Marissa Pane

Marissa Pane

1, 2, 3, 4, 5. 2000 – 500 – 60 – 30 – 400 = ??? Banana, 90. Pizza, 150-300. Apple, 100. Coffee, 0.

For someone who hates math as much as I do, you would never know by looking at my life. In 2011 my life became a complete numbers game. Counting steps, squats, calories, meals, snacks, bites, and heartbeats. I couldn’t stop. I was addicted.

It was almost like someone else was inside my head directing my brain (cue scene from Spongebob where Plankton is in Spongebob’s brain with a controller – yup, I watched too much Nickelodeon growing up!). I was totally gone and no longer the commander of my own ship. I fell prey to whatever the demons in my mind wanted from me and all these demons wanted, was for me to deteriorate. They wanted me to dissolve into thin air.

Have you ever seen those CSI type of crime shows where they have the giant white board you can see through, with lots of numbers, algorithms, and it just looks like complete chaos? Yet, there’s always one person in the room that knows exactly what each marking means…

I was that one person understanding all of the chaos and the board is what I saw every time I opened my kitchen cabinet, the fridge, or stared at the dinner plate in front of me.

“Looking for a snack? Sorry, first you must calculate every possible option and then verify with your disillusioned mind to see if you actually deserve to eat it. Spoiler alert: You don’t deserve it and starving looks great on you.”

My mind was so vicious and I always let my eating disorder win.

I would often become paralyzed in fear by the calories and nutritional content staring back at me that I’d walk away in tears, craving food more than when I began my search.

But I wouldn’t break, I couldn’t. I told myself how far I’ve come and to give in now would just be a waste.

All those days spent without food, all wasted for one granola bar? No way, Jose. You can hold out a little bit longer.

I didn’t want to give up. I didn’t want to be seen as weak as my anorexic mind told me I was, if I gave in and ate something.

Every time I walked away with no food in hand, my eating disorder won yet another battle against me and more of who I truly was, disappeared.

My eating disorder broke me down. The empty shell of a human that I became, crumbled to the floor. There was nothing left of me. My mental illness destroyed all of who I was.

And quite honestly, I couldn’t be more grateful for that wretched disease now. It gave me the opportunity to rebuild myself from the ground up. My journey of recovery was my new beginning. Now, I could amplify the best characteristics about myself and leave the toxic traits behind.

My dedication, determination, my loving nature and big heart. My willingness to explore and my desire to succeed, all united to create the person I am today.

I learned to love myself, to appreciate the concept of being alive, I learned to believe in a power greater than myself and I surrendered to this loving force.

By entering recovery, I was also forced to leave my mentally abusive relationship and all the life-threatening strings that were attached to it. The freedom this instilled in my life is impossible to explain. At the time, I honestly thought the only way to escape was through death – either his or mine – and I was 110% on board with my two options.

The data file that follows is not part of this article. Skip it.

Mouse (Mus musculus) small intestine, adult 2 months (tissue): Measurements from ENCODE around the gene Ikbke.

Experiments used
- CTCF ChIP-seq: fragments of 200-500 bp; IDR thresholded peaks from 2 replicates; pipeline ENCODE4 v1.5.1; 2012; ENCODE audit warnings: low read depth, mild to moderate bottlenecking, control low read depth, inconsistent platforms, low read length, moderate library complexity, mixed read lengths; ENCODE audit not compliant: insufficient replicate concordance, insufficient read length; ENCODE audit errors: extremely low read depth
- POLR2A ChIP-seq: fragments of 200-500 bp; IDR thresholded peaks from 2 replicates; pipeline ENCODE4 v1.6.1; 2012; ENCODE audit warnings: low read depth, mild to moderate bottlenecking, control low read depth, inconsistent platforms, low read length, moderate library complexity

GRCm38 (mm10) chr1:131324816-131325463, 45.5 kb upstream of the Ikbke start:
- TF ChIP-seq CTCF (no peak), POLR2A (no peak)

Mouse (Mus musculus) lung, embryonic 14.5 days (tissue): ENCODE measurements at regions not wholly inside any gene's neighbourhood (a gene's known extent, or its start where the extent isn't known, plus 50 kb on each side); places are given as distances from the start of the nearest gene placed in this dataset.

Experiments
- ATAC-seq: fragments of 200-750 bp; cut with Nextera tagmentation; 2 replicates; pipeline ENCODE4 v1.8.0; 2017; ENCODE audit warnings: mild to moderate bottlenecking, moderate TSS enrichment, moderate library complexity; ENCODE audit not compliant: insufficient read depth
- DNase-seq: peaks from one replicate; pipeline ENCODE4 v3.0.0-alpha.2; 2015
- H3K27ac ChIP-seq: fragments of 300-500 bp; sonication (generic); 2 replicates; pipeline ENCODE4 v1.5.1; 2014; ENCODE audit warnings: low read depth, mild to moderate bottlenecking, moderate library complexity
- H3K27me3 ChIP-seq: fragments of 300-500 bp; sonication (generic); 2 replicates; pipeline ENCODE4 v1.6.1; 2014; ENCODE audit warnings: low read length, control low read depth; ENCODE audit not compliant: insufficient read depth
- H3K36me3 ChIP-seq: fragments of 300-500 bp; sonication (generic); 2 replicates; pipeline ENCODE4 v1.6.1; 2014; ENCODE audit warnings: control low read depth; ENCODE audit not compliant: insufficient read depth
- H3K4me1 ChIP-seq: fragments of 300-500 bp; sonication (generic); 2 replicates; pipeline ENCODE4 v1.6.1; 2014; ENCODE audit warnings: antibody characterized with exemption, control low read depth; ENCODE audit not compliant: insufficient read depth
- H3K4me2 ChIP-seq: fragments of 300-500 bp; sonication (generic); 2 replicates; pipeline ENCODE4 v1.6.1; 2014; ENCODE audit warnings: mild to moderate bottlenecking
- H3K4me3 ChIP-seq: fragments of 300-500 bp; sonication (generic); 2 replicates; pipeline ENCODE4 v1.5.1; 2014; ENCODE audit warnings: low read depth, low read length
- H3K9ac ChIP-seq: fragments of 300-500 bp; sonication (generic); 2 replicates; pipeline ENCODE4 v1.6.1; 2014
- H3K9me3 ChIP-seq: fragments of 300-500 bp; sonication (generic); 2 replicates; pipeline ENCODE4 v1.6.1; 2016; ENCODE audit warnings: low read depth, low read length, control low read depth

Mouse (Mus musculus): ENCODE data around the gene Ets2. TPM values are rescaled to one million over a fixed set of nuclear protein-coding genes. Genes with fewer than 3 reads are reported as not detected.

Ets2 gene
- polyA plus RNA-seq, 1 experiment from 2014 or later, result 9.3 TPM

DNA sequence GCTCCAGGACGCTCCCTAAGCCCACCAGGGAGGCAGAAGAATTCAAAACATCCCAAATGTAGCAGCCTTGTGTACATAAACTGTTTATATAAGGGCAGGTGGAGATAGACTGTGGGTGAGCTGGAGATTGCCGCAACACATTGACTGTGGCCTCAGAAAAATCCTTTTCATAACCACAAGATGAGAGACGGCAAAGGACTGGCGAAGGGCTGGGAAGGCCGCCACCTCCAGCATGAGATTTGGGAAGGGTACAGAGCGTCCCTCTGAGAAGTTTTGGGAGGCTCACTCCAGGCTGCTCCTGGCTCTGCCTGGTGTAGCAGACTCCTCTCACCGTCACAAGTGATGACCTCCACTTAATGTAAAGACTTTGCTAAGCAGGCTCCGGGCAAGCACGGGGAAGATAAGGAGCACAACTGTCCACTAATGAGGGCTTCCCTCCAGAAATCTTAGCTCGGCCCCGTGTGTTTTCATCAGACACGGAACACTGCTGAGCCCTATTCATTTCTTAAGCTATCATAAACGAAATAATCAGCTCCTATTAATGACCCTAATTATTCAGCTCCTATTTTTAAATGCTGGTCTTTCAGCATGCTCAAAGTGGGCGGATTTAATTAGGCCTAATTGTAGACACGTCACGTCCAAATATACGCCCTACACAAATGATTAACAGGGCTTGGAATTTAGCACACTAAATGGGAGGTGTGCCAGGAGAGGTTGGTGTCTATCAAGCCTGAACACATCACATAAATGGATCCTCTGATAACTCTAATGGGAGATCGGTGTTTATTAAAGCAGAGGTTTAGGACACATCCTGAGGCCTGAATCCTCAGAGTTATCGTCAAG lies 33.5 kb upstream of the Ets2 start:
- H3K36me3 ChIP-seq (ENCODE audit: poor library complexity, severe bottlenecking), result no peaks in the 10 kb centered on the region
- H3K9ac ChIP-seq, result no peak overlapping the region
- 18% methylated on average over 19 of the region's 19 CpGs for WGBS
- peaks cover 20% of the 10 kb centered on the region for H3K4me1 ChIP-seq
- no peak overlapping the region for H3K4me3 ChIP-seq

Truth be told, all it took was a restraining order against him, a new sense of confidence, and a burning passion for living life again.

There are still days where the numbers want to come out and play, but I’ve progressed along my journey and reached a point where I can see the devilish digits, push them away, and continue with my day.

I no longer equate my weight with my self-worth and I finally understand the importance of nourishing my body with the proper vitamins and nutrients it needs.

My journey to recovery was a long windy road and I will forever be a passenger along this ride. I accept that and I embrace this life along with all the new lessons I will learn and the mental strength I will continuously develop.

I’ve also made it my mission to help others avoid the immense amount of suffering that accompanies mental illness and I’ve dedicated my life to proving that you can live the life of your dreams.

As soon as you take control of your own life, claim responsibility for your actions, and declare that you want to be happy, that you want to be loved, that you want to be enough… I promise you – you will be.

I’m Marissa Panè, a life coach for aspiring creative entrepreneurs living with depression and anxiety.

As a teenager I was diagnosed with clinical depression, generalized anxiety disorder and my life was almost cut short due to a crippling battle with anorexia. Since restoring my mental health, I’ve made it my mission to help anyone and everyone avoid the suffering that accompanies mental illness.

Over the past few years, from January 2013 to present day, I’ve rebuilt myself. These are the years that I’ve embraced the practices of self-love, DBT, tapping, meditation, yoga, and so much more.

I’m a completely different person today than I was 5 years ago and I’m living a life I never thought could be mine.

I offer online courses dedicated to teaching you radical self-love and how to fall in love with your life through simple mindset shifts, in addition to offering 1:1 coaching sessions.

If you would like to learn more, work together or feature me at one of your events, please email:marissapane@spiesfittofight.com

Marissa can be found on her Facebook, Twitter, and website.

By | 2017-04-21T13:02:14+00:00 April 20th, 2017|Categories: Eating, Stigma Fighters|0 Comments

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